Hopefully, all 2.33 million marooned Democrats will see the wisdom in colonizing Colorado. Ethnic populations have used this strategy for centuries, clumping up in dense geographic pockets, both for camaraderie and political power. The gays have gone this route, settling in places like San Francisco, New York, and Seattle. Hell, even the "value voters"--i.e., the Christian radical right--have adopted this method, starting in 1993 when Colorado Springs lured Focus on the Family with the promise of cheap land and a like-minded populace. That town now boasts 110 evangelical organizations, and has the ear of red-state politicians. If every last stranded Kerry voter headed to aptly named Grand Junction, together they'd form the biggest city behind New York, L.A., and Chicago. And hell, even if only half of those lost Kerry voters are willing to move cross-country for the benefit of the nation, Grand Junction would still become the 10th biggest city in the U.S. Either way, the sheer concentration of Democrats will certainly carry political power.

The scenic mountains of Western Colorado would add a laid-back--dare we say rural?--twist to the urban culture we've celebrated in these pages. By becoming a big city in the central-most mountain state, Grand Junction would be the perfect compromise for rural Democrats, a middle ground between Elkhart County, Indiana (where an even 70 percent of the vote went for Bush), and Chicago's Cook County (where 70 percent picked Kerry). Exiled residents from red and blue states alike will feel right at home on Grand Junction's Main Street, not far from the Colorado River.

But we cannot expect 2.33 million stranded Kerry voters to undertake this project alone. Quitting a job--if the 832 Kerry voters in Grant County, Oregon, even have jobs, given the area's record-high unemployment rate of 16.4 percent earlier this year--is a scary prospect. Packing up a household, moving, and finding housing and jobs in Grand Junction won't be easy, either. That's where already established urban Democrats need to step in. Through an "Adopt a Stranded Democrat" program, administered by a nonprofit or 527--MoveOn.org might be looking for something to do--urbanites from places like New York, Austin, Minneapolis, and Portland can sponsor avowed Kerry-voters from Hayes, Nebraska, or Plute, Utah. If the approximately 40 Seattle Dems in each 43rd District precinct who caucused last year pooled their money, it would cost them just $125 each to help a rural D scrape together $5,000 to put toward moving costs, first and last months' rent on a Grand Junction apartment, or even a down payment on a piece of Colorado real estate. That's less than 35 cents a day!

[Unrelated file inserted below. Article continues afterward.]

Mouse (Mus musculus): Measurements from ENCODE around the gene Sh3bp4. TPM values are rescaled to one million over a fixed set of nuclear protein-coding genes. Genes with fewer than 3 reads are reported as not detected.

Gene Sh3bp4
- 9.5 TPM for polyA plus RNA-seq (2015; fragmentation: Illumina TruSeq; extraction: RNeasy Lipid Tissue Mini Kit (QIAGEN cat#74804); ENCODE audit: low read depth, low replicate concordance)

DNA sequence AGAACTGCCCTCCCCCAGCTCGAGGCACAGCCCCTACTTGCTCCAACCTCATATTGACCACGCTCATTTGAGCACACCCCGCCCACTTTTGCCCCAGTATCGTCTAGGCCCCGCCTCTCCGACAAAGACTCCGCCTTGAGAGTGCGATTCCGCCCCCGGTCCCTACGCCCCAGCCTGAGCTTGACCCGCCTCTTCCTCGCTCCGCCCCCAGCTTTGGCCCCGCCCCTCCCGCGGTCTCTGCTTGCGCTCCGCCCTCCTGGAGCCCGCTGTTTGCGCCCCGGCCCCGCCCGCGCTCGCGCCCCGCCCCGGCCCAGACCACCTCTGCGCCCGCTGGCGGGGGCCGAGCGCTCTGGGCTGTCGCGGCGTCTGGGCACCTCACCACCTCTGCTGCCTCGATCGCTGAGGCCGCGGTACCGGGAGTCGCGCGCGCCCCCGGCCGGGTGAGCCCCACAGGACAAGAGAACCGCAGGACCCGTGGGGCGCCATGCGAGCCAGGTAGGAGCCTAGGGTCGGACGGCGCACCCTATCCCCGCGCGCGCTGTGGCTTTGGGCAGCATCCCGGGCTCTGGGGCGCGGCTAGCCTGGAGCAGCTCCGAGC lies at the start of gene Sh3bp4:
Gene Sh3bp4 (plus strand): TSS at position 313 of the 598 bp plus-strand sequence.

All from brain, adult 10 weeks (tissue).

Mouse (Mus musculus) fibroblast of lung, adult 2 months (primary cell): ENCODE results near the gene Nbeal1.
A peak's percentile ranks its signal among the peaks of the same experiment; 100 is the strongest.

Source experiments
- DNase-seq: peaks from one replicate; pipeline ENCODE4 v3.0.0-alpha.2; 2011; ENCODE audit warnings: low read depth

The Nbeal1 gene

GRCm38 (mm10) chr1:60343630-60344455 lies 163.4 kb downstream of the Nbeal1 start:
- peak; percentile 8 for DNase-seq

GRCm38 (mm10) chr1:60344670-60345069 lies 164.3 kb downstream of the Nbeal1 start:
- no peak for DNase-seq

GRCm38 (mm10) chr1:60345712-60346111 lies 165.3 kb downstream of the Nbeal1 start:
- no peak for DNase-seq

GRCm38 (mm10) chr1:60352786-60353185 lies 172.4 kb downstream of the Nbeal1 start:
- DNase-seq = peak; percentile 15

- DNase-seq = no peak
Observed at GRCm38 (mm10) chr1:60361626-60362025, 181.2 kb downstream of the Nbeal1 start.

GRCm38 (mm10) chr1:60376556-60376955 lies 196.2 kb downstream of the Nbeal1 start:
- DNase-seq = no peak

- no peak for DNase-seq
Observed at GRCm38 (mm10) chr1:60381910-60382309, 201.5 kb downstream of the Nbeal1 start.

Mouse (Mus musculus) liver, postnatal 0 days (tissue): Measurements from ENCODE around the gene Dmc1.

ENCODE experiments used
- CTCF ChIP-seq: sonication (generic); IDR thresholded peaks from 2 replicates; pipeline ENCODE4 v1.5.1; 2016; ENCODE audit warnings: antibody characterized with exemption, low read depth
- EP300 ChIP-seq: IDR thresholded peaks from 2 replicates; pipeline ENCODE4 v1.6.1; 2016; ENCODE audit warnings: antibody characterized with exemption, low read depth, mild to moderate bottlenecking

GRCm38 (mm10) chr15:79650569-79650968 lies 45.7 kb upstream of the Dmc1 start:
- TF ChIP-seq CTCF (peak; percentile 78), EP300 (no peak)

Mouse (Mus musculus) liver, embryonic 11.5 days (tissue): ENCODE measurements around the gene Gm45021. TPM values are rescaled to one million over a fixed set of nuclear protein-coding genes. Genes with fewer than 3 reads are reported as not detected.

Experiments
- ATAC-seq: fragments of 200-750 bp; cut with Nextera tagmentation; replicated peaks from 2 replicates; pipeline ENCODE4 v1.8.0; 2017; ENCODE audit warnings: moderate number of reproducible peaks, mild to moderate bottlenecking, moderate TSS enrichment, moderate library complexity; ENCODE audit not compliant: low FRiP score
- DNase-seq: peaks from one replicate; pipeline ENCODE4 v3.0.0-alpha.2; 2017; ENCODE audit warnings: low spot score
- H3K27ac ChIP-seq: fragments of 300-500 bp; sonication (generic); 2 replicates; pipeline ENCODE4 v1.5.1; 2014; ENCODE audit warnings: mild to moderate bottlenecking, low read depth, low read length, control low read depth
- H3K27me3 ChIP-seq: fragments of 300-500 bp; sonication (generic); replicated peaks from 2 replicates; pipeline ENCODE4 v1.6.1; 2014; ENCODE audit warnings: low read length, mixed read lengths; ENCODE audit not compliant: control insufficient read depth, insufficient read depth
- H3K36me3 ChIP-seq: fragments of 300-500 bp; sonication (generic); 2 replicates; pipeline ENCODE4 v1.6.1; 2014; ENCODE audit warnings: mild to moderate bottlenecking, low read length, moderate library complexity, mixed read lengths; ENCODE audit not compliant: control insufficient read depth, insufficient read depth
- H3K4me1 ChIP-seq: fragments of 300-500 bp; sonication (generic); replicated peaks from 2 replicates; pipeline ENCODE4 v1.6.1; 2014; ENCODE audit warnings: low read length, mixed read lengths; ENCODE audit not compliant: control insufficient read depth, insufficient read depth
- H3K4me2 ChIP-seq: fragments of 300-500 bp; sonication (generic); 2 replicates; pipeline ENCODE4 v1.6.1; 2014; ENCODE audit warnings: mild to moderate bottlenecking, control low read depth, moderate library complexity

As for securing jobs for the new Colorado residents, the colonization influx itself should fuel a healthy economy, especially in the construction, real estate, and service sectors. Demand for municipal employees will surge as the city builds an urban infrastructure. And larger industries--biotech, anyone?--are sure to flock to this new hub of brainpower.

Grand Junction itself will also need our help. Though the town boasts the four-year Mesa State College and the Walker Field Airport--great amenities for the current residents--the civic infrastructure will need shoring up. L.A. can help Grand Junction set up an international airport; New York, of course, can offer tips on mass transit and sanitation; and Boston can offer advice on setting up an ivy-league educational institution. Every metropolitan area can loan a few artists, activists, musicians, and politicians to help jump start the culture and civic discourse, and I'm sure an alt-weekly would be happy to set up shop. As for Seattle, I say we loan city librarian Deborah Jacobs. She can build another grand new library in Grand Junction.